Dr Jonathan Vitale is a leading early career researcher on human-machine interaction and social robotics using experimental data from human studies to develop, test and validate computational models of human cognition. Jonathan is a Senior member of UTS’s World Champion team at RoboCup@Home 2019. He also significantly contributed to the design, deployment and testing of cutting-edge social robots commercial applications in public spaces. Some of these applications are the first robotic flight attendant at Sydney International Airport, in partnership with Commonwealth Bank of Australia and Air New Zealand, the robotic retail assistant at a Stockland shopping centre, a robotic facilitator of NSW startups ecosystem at Sydney Startup Hub, and a multilingual social robot receptionist at Fairfield Hospital, in partnership with South Western Sydney Local Health District.
Despite his early research career, Dr Vitale can already count on many high-quality peer-reviewed papers, including publications at top-tier international conferences like the Annual Meeting of Cognitive Science Society and the International Conference on Human-Robot Interaction.
He was a member of the Local Organising Committee for the International Conference on Social Robotics 2014, where he also co-organised and chaired a workshop. In 2017 he co-organised another workshop at the prestigious International Joint Conference on Artificial Intelligence (IJCAI). Dr Vitale is actively serving as a peer reviewer in many respected conferences and journals in human-robot interaction and cognitive science research, such as the IEEE International Conference on Robot and Human Interactive Communication, the Association for the Advancement of Artificial Intelligence, and the International Journal of Social Robotics.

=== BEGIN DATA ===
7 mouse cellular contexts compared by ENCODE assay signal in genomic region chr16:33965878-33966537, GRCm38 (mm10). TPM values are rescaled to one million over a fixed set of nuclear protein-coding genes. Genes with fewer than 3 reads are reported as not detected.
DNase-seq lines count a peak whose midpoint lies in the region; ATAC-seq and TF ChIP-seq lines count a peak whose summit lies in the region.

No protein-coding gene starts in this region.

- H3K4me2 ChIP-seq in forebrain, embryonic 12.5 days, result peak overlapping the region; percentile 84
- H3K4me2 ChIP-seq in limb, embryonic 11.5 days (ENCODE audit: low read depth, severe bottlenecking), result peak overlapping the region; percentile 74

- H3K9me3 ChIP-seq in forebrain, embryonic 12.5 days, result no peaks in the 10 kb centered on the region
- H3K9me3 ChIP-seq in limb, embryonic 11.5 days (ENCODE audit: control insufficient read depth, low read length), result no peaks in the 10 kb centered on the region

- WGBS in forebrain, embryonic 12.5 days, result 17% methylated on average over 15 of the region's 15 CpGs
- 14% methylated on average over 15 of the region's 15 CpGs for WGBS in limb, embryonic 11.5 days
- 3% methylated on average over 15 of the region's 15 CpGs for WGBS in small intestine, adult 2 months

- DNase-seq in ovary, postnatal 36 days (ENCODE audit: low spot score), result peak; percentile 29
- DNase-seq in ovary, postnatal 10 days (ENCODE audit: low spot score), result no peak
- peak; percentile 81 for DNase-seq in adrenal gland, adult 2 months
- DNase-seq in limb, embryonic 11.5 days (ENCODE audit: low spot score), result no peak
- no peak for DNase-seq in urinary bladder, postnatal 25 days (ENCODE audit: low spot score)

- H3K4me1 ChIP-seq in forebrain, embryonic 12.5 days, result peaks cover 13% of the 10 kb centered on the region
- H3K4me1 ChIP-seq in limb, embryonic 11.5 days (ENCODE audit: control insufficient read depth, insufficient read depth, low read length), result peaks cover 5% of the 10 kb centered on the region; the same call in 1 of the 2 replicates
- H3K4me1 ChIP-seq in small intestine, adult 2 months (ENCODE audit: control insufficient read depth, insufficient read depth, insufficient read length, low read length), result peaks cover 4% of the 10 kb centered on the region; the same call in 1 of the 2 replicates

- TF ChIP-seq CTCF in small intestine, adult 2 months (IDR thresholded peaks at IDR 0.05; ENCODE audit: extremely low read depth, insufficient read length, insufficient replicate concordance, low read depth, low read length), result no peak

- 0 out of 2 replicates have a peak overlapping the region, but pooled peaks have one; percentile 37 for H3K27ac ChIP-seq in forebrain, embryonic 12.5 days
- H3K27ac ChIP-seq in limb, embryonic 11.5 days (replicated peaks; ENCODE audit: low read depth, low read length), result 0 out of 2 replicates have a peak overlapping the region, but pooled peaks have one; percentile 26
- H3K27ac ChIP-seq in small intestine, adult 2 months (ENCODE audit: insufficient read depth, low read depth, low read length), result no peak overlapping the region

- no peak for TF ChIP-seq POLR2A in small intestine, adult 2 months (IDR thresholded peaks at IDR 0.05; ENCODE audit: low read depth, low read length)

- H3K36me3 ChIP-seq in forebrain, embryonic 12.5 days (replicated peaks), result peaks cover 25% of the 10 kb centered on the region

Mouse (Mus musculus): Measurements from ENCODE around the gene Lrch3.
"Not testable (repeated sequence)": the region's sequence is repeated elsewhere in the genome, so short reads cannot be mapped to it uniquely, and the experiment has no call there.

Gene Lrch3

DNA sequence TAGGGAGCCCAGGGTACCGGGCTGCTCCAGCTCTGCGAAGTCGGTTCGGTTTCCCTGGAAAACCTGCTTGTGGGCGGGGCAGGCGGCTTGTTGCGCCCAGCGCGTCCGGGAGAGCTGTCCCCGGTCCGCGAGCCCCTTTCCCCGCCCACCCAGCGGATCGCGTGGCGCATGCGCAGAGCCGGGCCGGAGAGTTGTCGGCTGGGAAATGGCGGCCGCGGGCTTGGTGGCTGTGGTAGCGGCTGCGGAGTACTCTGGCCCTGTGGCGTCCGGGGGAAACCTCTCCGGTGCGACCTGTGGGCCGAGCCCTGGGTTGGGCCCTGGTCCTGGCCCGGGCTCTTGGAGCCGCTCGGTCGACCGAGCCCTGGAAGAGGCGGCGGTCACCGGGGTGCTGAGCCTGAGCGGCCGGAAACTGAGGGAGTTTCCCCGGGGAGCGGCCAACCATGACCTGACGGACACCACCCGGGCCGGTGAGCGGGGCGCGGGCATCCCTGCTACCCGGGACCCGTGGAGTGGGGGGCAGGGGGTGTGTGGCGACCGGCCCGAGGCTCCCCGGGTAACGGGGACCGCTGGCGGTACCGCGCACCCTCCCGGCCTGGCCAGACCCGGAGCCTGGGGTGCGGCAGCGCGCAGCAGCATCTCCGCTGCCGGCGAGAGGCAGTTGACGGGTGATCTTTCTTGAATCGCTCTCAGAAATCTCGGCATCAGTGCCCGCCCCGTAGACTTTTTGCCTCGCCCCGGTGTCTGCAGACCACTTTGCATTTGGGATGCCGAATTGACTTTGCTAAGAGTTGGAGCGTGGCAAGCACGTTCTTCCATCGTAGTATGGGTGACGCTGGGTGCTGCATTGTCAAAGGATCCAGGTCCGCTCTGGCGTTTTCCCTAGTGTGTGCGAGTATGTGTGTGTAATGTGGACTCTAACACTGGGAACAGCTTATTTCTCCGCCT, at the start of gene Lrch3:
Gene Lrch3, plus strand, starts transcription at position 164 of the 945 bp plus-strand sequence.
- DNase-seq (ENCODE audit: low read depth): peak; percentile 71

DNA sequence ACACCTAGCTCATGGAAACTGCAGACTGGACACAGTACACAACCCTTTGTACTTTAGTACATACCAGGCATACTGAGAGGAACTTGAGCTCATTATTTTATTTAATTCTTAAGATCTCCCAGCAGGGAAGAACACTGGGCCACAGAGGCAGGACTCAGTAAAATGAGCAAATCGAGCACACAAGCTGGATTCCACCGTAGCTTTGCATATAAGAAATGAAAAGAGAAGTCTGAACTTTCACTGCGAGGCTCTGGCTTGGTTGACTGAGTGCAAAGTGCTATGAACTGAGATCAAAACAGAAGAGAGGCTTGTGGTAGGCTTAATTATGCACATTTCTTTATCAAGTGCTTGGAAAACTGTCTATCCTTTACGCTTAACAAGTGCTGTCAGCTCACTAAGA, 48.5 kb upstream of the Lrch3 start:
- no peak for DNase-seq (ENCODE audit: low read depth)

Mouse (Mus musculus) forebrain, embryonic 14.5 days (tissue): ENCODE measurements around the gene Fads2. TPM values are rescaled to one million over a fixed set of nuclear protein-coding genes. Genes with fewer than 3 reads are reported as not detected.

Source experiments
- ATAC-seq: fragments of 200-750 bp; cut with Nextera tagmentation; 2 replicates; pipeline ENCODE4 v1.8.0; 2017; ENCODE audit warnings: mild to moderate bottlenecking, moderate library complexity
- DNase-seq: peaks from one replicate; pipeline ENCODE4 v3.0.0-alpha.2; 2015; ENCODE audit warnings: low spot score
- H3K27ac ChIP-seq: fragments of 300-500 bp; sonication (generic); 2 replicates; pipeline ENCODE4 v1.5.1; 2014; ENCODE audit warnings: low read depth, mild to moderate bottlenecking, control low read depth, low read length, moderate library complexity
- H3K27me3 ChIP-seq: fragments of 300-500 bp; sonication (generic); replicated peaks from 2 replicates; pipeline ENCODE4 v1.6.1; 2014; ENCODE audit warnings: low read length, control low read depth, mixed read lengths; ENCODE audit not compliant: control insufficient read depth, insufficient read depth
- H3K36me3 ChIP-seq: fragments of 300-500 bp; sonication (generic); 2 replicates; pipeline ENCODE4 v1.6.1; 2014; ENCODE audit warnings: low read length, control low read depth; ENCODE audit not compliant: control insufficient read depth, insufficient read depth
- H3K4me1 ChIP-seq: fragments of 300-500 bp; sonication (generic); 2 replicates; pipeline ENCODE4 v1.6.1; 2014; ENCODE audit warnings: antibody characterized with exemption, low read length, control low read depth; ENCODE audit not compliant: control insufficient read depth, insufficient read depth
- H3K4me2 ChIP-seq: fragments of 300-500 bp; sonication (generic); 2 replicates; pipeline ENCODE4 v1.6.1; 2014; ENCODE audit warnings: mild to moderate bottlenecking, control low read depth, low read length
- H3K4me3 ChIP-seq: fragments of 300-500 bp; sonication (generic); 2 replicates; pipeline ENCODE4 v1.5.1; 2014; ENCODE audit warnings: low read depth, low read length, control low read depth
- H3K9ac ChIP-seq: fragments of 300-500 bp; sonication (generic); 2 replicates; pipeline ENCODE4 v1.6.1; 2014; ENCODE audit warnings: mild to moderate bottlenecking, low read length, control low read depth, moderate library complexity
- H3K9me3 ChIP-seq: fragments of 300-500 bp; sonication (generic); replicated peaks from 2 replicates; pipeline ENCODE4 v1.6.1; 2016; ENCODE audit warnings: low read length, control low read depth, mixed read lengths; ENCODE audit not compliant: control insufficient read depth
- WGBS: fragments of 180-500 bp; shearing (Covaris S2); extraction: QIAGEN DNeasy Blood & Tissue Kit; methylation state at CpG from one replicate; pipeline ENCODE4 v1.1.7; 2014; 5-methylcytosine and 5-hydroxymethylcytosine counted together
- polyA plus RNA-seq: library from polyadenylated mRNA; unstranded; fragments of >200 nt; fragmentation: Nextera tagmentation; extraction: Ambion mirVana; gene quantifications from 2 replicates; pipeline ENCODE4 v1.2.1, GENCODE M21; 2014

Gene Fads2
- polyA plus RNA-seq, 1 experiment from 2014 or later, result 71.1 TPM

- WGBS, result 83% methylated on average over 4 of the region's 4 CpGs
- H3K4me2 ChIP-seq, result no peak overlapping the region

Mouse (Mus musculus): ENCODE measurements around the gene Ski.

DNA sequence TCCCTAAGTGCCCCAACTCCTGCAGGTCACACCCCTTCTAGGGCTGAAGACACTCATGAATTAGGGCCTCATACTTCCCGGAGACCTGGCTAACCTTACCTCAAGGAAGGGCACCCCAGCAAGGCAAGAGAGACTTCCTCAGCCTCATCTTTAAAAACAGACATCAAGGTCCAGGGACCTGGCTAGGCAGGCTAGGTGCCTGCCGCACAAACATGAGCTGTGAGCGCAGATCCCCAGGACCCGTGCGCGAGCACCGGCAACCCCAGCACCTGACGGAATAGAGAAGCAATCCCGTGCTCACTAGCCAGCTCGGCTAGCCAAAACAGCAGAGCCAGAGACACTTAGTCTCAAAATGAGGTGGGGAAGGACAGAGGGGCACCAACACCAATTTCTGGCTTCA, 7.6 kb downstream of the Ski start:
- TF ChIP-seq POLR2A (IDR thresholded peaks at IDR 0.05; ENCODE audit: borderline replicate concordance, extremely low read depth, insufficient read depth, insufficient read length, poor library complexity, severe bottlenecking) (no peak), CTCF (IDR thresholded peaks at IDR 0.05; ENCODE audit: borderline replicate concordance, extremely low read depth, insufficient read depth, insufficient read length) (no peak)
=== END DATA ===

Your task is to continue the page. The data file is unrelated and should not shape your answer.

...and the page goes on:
Jonathan's national leadership in human-robot interaction research is demonstrated by the establishment and maintenance of external research partnership with industry and government institutions to conduct innovative human-robot interaction experiments in public spaces. Dr Vitale is listed as a Chief Investigator on the first Australian social robotics industry project in partnership with Commonwealth Bank of Australia, and he provided significant technical and research leadership to develop and coordinate partnerships with other external institutions, such as Jobs for NSW and South Western Sydney Local Health District.